Creating Inspiring & Educational Media for Kids

As a parent and Sikh I find it very important for us to have rich and engaging stories from Sikh history to remind us of our heritage. It can be easy to forget the sacrifices that the those before us made and just think about your day to day things. It is important to understand the history so that we can relate to why we live a certain way and practice certain things as Sikhs of the Guru.

As a child I always yearned for more engaging Sikh stories and ways to learn about Sikhi. Even today there are not many options for educating children (other than teaching directly). Just about every other religion has all kinds of multimedia educational materials. From series of videos, to interactive books and DVDs. I think we as a community ought to spend less money on building larger and fancier Gurdwaras and put some of that money into creating more interesting educational materials. Sure…books are great…but in this world of video games, MTV, and Television not many kids read books. The few that do…might not find the books interesting or engaging. I always get frustrated reading some of the kids sikh story books that are so technical and use very difficult words. It just makes me realize how far we have to go in this area. We have to take a fresh view at kids of today.

I used to read the old Indian “Amar Chitra Katha” comic books of Sikh history. I had a huge stack of them and it was great (I still have some which Narayan looks at…since he can’t read yet). Reading these comics now that I am much older I find the dialog of the comics very dry and boring, but as a kid it they were cool comics about my heroes (The Sikh Gurus).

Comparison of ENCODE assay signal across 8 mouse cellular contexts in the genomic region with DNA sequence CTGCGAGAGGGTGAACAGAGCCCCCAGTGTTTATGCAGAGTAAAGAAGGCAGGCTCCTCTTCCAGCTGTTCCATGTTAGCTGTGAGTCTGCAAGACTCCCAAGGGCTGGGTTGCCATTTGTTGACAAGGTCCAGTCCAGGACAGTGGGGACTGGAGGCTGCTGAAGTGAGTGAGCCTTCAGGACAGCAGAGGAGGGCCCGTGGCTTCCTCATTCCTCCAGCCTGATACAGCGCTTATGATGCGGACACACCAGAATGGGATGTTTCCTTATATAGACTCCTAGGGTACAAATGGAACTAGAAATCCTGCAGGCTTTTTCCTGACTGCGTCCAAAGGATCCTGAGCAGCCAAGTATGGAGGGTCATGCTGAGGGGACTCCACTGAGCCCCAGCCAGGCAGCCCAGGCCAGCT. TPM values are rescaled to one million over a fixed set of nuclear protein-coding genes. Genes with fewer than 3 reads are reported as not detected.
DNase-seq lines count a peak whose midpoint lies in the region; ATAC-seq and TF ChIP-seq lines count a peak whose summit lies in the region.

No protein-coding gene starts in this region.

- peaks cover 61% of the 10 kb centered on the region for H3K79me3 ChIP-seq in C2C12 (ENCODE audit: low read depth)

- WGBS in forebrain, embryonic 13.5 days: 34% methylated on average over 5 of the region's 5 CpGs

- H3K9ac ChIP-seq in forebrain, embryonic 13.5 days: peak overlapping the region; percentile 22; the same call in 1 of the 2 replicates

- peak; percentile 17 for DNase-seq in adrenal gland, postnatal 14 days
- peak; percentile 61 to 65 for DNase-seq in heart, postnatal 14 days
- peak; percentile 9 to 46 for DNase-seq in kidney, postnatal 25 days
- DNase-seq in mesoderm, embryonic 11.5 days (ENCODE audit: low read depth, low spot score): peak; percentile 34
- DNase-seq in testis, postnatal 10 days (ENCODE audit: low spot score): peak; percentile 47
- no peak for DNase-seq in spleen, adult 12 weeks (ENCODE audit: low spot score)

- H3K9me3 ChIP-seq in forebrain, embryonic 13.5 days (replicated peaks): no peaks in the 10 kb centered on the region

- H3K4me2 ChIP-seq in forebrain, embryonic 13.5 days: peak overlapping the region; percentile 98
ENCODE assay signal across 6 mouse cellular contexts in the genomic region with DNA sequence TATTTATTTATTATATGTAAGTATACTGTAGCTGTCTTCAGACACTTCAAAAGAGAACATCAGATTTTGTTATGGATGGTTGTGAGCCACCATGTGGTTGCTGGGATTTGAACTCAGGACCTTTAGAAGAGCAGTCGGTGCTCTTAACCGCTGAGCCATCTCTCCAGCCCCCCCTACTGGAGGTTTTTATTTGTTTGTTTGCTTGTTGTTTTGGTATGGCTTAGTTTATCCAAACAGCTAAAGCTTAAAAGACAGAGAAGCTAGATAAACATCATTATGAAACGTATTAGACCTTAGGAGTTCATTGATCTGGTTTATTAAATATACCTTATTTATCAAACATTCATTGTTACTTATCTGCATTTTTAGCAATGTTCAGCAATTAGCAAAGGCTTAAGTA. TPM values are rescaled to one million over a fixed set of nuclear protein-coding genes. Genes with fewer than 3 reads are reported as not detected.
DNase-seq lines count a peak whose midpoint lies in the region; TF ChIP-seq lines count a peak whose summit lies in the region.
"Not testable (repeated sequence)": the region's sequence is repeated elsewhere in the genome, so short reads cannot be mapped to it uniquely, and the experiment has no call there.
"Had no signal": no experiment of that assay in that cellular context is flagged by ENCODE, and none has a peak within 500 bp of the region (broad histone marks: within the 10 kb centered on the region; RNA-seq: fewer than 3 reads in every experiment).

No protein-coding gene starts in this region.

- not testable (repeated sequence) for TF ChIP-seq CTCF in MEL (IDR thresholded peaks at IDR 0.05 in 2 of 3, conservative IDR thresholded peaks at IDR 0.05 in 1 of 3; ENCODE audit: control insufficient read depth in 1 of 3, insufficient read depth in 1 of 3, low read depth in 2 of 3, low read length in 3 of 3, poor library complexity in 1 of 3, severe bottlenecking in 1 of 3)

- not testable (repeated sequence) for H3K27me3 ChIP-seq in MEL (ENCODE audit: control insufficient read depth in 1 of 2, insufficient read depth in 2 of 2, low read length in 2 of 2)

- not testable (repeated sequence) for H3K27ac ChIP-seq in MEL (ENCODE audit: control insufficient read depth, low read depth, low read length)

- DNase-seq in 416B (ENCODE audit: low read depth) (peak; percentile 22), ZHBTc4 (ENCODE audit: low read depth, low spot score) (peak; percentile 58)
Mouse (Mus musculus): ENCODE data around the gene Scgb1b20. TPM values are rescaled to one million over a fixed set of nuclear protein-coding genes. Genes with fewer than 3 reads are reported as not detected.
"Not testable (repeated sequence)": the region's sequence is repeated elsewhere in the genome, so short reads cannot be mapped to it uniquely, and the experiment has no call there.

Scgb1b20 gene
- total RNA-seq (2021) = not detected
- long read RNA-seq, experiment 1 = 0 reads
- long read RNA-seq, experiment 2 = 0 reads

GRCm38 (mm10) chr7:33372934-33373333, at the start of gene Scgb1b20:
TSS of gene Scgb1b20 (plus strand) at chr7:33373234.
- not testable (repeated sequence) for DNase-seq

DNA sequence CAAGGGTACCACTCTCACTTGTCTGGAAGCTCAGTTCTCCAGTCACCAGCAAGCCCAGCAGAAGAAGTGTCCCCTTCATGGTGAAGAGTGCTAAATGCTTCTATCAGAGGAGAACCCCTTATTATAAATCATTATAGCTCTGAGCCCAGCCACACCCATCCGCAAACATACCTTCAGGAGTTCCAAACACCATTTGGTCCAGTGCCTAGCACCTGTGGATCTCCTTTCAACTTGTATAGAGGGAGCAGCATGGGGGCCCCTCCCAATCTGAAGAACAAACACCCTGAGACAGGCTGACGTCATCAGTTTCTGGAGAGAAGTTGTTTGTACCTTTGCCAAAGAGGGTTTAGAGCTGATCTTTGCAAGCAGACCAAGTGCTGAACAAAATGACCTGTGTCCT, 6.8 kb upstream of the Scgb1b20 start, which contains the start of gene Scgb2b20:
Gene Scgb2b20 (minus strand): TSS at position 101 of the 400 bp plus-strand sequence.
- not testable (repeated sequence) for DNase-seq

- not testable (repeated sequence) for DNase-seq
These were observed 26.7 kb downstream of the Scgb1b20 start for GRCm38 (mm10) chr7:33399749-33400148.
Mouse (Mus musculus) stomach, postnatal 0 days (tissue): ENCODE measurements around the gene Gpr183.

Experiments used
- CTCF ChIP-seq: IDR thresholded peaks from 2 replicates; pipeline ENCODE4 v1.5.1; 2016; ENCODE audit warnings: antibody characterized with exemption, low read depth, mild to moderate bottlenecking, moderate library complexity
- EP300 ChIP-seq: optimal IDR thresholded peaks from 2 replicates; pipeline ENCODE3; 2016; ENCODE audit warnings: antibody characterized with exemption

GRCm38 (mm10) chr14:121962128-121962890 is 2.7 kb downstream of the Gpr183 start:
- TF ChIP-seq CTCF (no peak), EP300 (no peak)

I don’t know of that many people creating educational products for kids. In the past 2 years we have seen a little more in this area with two DVDs – Sunny the Proud Sikh (In English) & Sahibzadey (in Punjabi). This is a good start, but I think there is much more that we all can do if we put our heads together. The Sikh community is so diverse and full of very intelligent and professional people. We as a sangat have the means ($) to do these things, but maybe not the interest or priority. If you ask me…I would say that doing things to educated/inspire each other and the youth is top priority. Anyways, it’s up to us to think about this and pursue these ideas if we feel that it is important to educate our children about Sikhi and live the life that the Gurus taught us. You don’t need thousands of dollars to do something. With creativity, some skill, and seva from others, all kinds of things could be done.

I sometimes wonder if the issue or portraying the Sikh Gurus in a visual way (pictures, video) is the major blocking point for doing some of these projects. We know there is no real way to factually represent the Gurus properly in a realistic sense…but I don’t think that should be a stopping point. We have to be able to stop looking at these things in such a critical way….and realize there is a tasteful way to do multimedia from Sikh history.

I think it would be awesome to have movies/videos about Sikh history and have real actors. It may not be totally realistic and controversial, but it will still educate, and is much better than what kids watch on TV these days. We have to open our minds to explore the possibilities.

This is all food for thought. I love doing this stuff and am always interesting in working with others that have an idea and want to make it happen.

I started this post with just wanting to write two lines about the video “Miracle of Baisakhi” and look what came out. *sigh* hahaha…. I guess that is what a journal is for.

For the past 4 years Some of our local Sangat have put together video stories in an effort to educate and inspire the sangat during Baisakhi time. These videos are normally shown at the grand Baisakhi celebration in Los Angeles, California every year. Here is one of those videos. More to come tomorrow.

The Miracle of Baisakhi

The below video was put together by Shanti Kaur Khalsa and narrated by Guru Tej Singh and Sat Nirmal Kaur from Espanola, New Mexico.


Download: Video (16.1MB) /Audio (10.3MB)